It’s time to be afraid again.
Posted February 16, 2011on:
Twelve, by Jasper Kent
Published in 2010
Where did I get it: Library, but plan to purchase a copy
I’ve been waiting a long time to read a book like this. A book that puts the horror back in supernatural myths. Although it’s somewhat spoiled on the back of the book, I won’t even tell you which supernatural myth I’m talking about, just know that it’s one you are supposed to be afraid of.
To risk sounding cliche, Jasper Kent’s writing is just damn good. Every sentence, every word moves the plot forward. There isn’t a slow moment in this book. Kent brings us to early 19th century Moscow, where the people are proud yet afraid of invasion. Talk of republic is in the air, along with the early snows of autumn.
Don’t know anything about Russia, 1812 or Napoleon? Don’t worry, the main character, Aleksei will walk you through everything you need to know. My historical education is so lacking as to be embarassing, and not once did I feel lost. Twelve takes place during a war, and Aleksei and his friends are soldiers, but this is not a war book.
As Napoleon’s Grande Armee marches towards Moscow, Dmitry offers to bring in some mercenaries to help with the effort. Aleksei, Dmitry, Maksim and their commanding officer Vadim aren’t on the front lines, per say, they are beyond the front lines. Their mission is to cross enemy lines and cause disruptions and problems for the invaders. In modern jargon I’m sure the French would call them terrorists.
Dmitry’s mercenary friends are thugs. One dozen quiet stone cold killer thugs who prefer to work at night, picking off French stragglers, causing true terror and rumors to fly. The Russian patriots nickname them the Oprichniki, after a historical group of Ivan The Terrible’s mercenaries who outlived their usefulness. At first, Aleksei is in awe of the Oprichniki’s fearlessness and ruthlessness, even after he witnesses how they work. But something is very wrong here. Very wrong times twelve.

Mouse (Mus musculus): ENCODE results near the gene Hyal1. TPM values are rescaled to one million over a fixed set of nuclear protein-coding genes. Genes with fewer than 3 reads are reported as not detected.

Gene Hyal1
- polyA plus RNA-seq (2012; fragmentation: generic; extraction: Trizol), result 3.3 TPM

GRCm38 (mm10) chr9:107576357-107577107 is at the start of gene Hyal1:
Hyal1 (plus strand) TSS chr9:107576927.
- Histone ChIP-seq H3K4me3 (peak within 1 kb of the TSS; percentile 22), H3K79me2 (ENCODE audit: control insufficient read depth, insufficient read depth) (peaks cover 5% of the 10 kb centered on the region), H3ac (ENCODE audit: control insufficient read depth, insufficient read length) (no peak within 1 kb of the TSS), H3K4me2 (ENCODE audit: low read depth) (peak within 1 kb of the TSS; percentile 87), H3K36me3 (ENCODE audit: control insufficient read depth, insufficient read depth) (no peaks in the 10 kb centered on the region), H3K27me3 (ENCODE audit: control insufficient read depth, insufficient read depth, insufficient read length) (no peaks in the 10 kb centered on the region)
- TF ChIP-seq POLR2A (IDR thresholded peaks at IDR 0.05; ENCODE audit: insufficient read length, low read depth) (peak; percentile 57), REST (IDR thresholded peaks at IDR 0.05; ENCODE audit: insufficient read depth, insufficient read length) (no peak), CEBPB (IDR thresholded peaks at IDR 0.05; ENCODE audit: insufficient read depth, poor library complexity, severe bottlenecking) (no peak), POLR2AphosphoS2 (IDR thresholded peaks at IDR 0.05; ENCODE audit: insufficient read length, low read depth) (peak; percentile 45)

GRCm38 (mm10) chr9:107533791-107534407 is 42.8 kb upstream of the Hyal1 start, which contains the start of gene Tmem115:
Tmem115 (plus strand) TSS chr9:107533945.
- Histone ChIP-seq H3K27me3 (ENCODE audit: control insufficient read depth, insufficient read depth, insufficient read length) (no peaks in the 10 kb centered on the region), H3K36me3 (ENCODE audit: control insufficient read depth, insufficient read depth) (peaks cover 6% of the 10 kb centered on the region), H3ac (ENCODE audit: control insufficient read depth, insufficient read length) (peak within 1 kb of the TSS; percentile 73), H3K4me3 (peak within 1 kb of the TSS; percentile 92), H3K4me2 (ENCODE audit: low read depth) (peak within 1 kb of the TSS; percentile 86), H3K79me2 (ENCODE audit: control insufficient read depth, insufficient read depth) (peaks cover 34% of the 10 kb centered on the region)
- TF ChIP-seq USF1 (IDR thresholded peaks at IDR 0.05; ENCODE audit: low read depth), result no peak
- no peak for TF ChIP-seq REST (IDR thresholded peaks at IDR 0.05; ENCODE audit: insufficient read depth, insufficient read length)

Aleksei is about to find out there are things more dangerous and more familiar than the creatures from his grandmother’s stories.
What starts out as a mercenary story quickly turns into a cat and mouse game, with the cat and mouse roles switching as the sun rises and sets. Dmitry knows the truth from the beginnig, and Maksim quickly discovers it. One of them will die for it. Told from Aleksei’s point of view, we witness first his amazement, then his denial, followed by horror, mistrust, fear, and then hatred of the Oprichniki. In the cold Moscow winter, it is his hatred that keeps him alive.
The story then goes from Cat and Mouse to abject psychological horror. Who can Aleksei trust? his remaining living friends? his military contacts? his mistress Dominikiia? his wife Marfa? Oh, I didn’t mention that? Aleksei isn’t a knight in shining armor either. he pays for sex, betrays his friends, allows his countrymen die and is a total hypocrite. He might not be a saint, but Twelve is not one of those trendy grim nihilistic fantasies. Not by a long shot.
A moment regarding the relationship between Aleksei and the prostitute Dominikiia who becomes his mistress. Any day, she knows, Aleksei will leave her for his wife. Their conversations are the perfect vehicle to discuss avoidance of consequence, and the things one would do if consequences weren’t an issue. Again, I don’t want to spoil why these conversations are important, just be aware that they are.
If I had to voice one complaint, it would be that the end is wrapped up too quickly. By this point, Aleksei is physically and mentally exhausted, so I sympathize that he just wanted to finish it. Lucky for me there is a sequel. And it happens to be at home waiting for me.
And in case you missed it at the beginning of the review, this is a damn good book, filled with damn good writing. Somewhat quick ending aside, Twelve is a nail-biter of of a page turner of a bone-chilling psychological thriller. So what are you waiting for? go read it!